The Top 5 Friendliest States for Preppers

Prepping means different things to different people, and if you are a prepper that is about more than just having three or four days worth of supplies on hand and a map in the glove box of your car, you are probably thinking big picture, long-term and sustainable plans for the future.

If you are a prepper that is going “all in” with a lifestyle change toward that of personal readiness, you can make the journey that much easier and so much sweeter by moving to a state that is amenable to your goal.


If you are thinking about buying property in a rural community or remote part of undeveloped wilderness and making a go of it, you’d be wise to make sure you won’t have an abundance of government red tape getting in the way!

Believe it or not, there are laws governing what you can do with rainwater, what kind of guns you can own, what kind of vehicle is or is not road legal and so much more out here in this Land of the Free that we call home.

But, mercifully, that is not the case everywhere. Today we are bringing you a list of the top five states for preppers, places where you can, more or less, have it your way with the minimum amount of interference from local and state governments.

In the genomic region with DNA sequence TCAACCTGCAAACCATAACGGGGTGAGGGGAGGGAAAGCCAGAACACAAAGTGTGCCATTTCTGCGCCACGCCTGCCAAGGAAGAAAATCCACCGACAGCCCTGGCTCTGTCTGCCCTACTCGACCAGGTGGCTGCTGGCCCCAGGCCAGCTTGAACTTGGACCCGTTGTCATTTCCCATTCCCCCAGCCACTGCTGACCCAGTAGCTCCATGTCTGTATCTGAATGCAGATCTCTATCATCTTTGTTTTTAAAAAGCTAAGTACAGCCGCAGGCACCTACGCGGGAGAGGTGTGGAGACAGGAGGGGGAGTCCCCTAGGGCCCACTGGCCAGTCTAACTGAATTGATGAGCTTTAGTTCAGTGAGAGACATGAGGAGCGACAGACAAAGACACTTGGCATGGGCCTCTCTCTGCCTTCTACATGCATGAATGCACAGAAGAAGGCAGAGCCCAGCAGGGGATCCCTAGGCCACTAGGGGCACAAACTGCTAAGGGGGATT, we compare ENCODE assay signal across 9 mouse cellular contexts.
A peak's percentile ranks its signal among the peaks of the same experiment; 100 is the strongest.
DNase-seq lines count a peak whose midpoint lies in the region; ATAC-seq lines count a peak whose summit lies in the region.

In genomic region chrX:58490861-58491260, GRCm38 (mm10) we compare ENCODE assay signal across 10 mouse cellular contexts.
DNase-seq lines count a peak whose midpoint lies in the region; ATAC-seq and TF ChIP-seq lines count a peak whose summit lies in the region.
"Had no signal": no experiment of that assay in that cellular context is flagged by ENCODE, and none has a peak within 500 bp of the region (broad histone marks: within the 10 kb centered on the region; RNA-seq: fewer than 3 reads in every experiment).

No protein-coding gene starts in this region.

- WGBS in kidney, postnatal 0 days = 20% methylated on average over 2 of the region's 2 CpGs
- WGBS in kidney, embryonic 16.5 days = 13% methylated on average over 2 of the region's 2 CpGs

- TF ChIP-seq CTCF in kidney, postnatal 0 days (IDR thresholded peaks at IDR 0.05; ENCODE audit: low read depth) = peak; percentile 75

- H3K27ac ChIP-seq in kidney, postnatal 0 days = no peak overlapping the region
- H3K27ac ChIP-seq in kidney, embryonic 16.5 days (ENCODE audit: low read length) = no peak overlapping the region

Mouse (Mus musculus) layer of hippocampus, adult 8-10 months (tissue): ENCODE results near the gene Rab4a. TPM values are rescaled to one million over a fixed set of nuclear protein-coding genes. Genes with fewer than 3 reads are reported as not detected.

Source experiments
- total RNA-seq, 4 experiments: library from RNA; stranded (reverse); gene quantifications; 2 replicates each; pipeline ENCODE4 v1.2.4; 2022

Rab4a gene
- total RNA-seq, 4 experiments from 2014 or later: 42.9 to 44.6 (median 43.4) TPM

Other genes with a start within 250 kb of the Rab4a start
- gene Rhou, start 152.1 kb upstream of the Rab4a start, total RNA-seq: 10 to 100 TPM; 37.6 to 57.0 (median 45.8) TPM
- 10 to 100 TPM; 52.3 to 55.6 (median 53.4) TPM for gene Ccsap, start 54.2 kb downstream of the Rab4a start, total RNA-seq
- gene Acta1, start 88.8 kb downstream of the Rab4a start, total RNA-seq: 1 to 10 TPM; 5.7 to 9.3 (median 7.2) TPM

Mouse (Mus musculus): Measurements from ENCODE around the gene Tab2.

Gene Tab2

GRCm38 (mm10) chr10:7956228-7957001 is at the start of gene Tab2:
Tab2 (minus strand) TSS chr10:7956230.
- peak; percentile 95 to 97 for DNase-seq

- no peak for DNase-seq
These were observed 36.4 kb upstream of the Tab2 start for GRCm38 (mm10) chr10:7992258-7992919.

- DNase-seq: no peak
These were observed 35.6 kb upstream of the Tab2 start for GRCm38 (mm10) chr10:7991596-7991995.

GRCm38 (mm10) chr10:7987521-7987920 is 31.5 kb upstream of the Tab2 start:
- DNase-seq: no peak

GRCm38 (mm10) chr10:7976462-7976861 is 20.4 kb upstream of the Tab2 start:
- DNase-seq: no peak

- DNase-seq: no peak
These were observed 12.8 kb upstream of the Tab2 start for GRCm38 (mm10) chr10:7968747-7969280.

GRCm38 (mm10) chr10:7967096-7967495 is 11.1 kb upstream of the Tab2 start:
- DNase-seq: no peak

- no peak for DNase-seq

No matter what kind of personal preparedness lifestyle you have in mind, there is bound to be one or more states on this list that will do the trick.

flag of Texas on a wooden board


  • Pros: Varied terrain, generally few building codes, highly gun-friendly, pro-freedom culture, great options for off-grid power.
  • Cons: Taxes on property can be high, extreme weather; border region is becoming a conflict zone.

Often thought of as the very freest state in a free country, Texas has curried much in the way of tourism and favorable trade owing to its cultivated ideology of rugged independence and devil-may-care attitude towards the thoughts of others.